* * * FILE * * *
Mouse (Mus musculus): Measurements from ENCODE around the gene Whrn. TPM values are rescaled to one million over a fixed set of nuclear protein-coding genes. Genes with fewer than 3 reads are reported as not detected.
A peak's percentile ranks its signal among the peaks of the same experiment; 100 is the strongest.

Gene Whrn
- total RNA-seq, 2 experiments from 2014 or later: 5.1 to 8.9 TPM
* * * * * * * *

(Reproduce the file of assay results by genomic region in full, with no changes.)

Mouse (Mus musculus): Measurements from ENCODE around the gene Whrn. TPM values are rescaled to one million over a fixed set of nuclear protein-coding genes. Genes with fewer than 3 reads are reported as not detected.
A peak's percentile ranks its signal among the peaks of the same experiment; 100 is the strongest.

Gene Whrn
- total RNA-seq, 2 experiments from 2014 or later: 5.1 to 8.9 TPM